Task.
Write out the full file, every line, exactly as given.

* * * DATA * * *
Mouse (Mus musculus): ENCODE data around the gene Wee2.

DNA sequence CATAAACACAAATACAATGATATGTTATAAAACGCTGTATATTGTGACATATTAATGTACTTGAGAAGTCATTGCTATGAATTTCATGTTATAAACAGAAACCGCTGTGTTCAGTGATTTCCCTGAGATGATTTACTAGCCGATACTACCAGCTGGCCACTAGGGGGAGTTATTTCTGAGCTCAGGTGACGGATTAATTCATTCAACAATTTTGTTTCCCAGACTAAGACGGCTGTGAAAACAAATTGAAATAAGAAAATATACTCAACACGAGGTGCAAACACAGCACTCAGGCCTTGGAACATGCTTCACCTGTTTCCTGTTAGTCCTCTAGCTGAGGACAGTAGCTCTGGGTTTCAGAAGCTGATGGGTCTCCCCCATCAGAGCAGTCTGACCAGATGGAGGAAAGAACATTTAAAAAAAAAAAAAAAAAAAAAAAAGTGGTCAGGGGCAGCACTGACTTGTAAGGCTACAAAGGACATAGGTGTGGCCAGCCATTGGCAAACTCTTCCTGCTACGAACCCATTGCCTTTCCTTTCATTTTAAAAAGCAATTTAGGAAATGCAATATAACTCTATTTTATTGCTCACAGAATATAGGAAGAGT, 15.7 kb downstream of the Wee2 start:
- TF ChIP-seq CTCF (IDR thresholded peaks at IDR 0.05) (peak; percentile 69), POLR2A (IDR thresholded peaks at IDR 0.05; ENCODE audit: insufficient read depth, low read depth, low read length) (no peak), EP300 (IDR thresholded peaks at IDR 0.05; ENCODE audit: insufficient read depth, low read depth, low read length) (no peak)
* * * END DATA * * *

Mouse (Mus musculus): ENCODE data around the gene Wee2.

DNA sequence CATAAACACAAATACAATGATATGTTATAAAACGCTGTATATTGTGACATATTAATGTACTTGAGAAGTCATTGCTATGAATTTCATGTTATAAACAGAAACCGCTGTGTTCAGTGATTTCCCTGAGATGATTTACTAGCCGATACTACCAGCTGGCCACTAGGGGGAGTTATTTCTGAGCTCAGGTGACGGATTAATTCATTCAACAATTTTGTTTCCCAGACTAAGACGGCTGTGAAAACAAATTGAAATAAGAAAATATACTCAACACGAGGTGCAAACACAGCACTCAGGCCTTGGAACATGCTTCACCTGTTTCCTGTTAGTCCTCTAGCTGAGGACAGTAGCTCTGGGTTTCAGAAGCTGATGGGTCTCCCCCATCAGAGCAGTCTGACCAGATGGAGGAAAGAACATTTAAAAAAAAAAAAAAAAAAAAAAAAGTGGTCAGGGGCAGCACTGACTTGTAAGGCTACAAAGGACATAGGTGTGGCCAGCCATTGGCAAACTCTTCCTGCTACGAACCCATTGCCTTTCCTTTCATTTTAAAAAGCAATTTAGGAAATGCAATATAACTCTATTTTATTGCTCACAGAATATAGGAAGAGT, 15.7 kb downstream of the Wee2 start:
- TF ChIP-seq CTCF (IDR thresholded peaks at IDR 0.05) (peak; percentile 69), POLR2A (IDR thresholded peaks at IDR 0.05; ENCODE audit: insufficient read depth, low read depth, low read length) (no peak), EP300 (IDR thresholded peaks at IDR 0.05; ENCODE audit: insufficient read depth, low read depth, low read length) (no peak)